'The Bachelor' Lawsuit Challenges the Legality of Spoilers
Witch hunt or winnable case? Producers sue a popular blogger for enticing insiders to reveal show secrets.
The 16th cycle of ABC's The Bachelor doesn't begin airing until Jan. 2, but readers of Stephen Carbone's website pretty much know what happens. Carbone, who operates the popular Reality Steve blog from his home in Texas, already has revealed which four finalists he says will be vying for bachelor Ben Flajnik as well as details of a romantic trip to Switzerland and which contender turns her amorous attention from Ben to another (female) contestant.
The revelations are culled from Carbone's network of Bachelor sources, and they have turned him into a leader among Hollywood's personae non gratae who regularly spoil reality competitions before they air. On Dec. 6, producers NZK Productions and Alternative Television Inc. took the rare step of suing Carbone in federal court in Los Angeles, claiming intentional interference with contracts for inducing people affiliated with The Bachelor -- sometimes with cash -- to violate confidentiality agreements. "I swear, this is the easiest money you'd ever make," an e-mail from Carbone to a Bachelor participant allegedly reads, "and you and I are the only two people that would know." Indeed, of the 24 cycles of The Bachelor, Bachelorette and Bachelor Pad, Carbone has spoiled -- in great detail -- at least a dozen, and he is almost never wrong.
Carbone, who boasts that he makes money from ads on his site, doesn't have any contract with the show. Some might argue that he and his ilk are simply a new breed of blogger-journalist who try to land scoops by any means necessary. But the "tortious interference" claim has been used against even the most esteemed members of the Fourth Estate. In 1995, CBS' news division was sued for allegedly inducing tobacco executive Jeffrey Wigand to breach his confidentiality agreement by appearing on 60 Minutes, a case that never made it to trial but formed the basis of the 1999 Russell Crowe movie The Insider. And in a competitive TV landscape, where audience interest depends on the drama of who will be voted off, spoilers arguably damage ratings (though Carbone's influence is unclear; the most recent Bachelor premiere drew 8.4 million viewers, down a bit from the previous season but still strong).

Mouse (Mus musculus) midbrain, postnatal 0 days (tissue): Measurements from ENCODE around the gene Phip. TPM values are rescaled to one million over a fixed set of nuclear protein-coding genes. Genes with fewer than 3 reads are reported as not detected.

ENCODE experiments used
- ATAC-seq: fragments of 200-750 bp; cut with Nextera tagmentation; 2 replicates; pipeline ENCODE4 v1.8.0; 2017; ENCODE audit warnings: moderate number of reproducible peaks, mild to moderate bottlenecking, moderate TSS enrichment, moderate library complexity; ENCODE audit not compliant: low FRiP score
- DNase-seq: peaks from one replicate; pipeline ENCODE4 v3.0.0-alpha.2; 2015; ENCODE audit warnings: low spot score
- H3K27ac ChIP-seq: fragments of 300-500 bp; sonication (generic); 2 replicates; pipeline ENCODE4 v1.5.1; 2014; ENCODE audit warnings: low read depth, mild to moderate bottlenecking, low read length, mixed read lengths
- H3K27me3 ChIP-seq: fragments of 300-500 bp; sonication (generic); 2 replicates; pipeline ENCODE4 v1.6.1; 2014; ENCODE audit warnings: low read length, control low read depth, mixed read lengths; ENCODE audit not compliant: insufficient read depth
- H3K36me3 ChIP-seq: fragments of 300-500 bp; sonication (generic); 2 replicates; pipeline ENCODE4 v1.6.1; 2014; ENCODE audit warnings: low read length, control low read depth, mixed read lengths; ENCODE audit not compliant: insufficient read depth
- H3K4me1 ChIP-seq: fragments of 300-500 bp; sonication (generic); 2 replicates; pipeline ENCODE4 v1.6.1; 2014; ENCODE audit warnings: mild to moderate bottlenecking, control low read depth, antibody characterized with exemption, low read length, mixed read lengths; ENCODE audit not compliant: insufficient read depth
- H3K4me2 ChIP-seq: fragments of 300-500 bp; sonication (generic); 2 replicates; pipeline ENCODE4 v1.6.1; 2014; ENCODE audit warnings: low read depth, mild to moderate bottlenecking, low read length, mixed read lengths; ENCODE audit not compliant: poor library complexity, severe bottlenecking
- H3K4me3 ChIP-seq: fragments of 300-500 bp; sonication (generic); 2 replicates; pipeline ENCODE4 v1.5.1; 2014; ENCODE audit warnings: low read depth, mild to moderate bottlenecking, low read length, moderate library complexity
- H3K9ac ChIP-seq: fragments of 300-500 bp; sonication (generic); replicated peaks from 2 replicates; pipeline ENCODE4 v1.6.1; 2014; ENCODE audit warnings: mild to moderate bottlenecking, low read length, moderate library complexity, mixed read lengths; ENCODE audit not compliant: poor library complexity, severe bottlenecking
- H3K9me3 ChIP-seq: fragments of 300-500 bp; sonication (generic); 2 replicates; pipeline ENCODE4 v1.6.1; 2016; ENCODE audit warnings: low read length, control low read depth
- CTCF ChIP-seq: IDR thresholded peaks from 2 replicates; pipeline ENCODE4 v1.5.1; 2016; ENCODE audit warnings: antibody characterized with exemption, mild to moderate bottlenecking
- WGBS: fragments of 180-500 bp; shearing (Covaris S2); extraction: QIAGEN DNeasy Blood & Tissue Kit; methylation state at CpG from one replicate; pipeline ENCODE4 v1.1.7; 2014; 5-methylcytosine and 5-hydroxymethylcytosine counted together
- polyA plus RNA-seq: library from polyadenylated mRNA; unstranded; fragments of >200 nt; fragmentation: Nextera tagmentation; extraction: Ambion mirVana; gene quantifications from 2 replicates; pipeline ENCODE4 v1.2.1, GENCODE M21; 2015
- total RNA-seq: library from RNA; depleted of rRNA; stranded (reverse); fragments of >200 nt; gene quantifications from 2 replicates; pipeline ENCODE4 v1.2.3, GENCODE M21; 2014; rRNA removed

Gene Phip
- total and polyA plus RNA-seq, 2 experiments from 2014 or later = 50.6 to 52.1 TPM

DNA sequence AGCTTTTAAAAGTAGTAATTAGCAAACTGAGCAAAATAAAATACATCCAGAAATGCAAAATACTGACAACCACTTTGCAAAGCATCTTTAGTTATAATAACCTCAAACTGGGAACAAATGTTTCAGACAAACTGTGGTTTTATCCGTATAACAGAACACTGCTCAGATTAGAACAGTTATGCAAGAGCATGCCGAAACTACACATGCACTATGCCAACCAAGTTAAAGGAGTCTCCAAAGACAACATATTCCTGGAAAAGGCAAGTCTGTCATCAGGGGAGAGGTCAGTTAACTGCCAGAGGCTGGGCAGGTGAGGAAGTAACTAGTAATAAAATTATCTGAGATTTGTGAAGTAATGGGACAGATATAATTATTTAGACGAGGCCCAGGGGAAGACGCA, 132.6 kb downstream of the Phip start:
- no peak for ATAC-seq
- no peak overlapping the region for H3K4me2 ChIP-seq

For that reason, reality contracts typically come with penalties of up to $5 million for blabbing, and producers are getting serious about punishing violators. A contender on the just-concluded season of The CW's America's Next Top Model mysteriously was disqualified near the finale, leading many viewers to speculate that she was kicked off for writing about the show on Facebook. (The CW issued this statement: “After production wrapped on the current cycle of America’s Next Top Model, we learned information that made Angelea ineligible and she was subsequently disqualified from the competition. As a result, new scenes were filmed to address this for the audience during the finale.”)
In a similar case in 2010, a company run by Survivor producer Mark Burnett sued an "inducer" and eventually traced the leak to the proprietor of the website SurvivorSucks.com, which led to a contestant who was reportedly the mole. "We believe one of the purposes of this lawsuit is to try to find out who Steve's sources have been," says Carbone's lawyer Brad Kizzia, adding that he will file a counterclaim to dismiss the suit on free speech grounds. The producers and ABC declined to comment.
Of course, in the publicity-hungry reality TV world, another motive might be at work. After all, controversy typically fuels Bachelor ratings. "Steve has been doing this for years," notes Kizzia. "Why sue now? This might just be part of the promo campaign."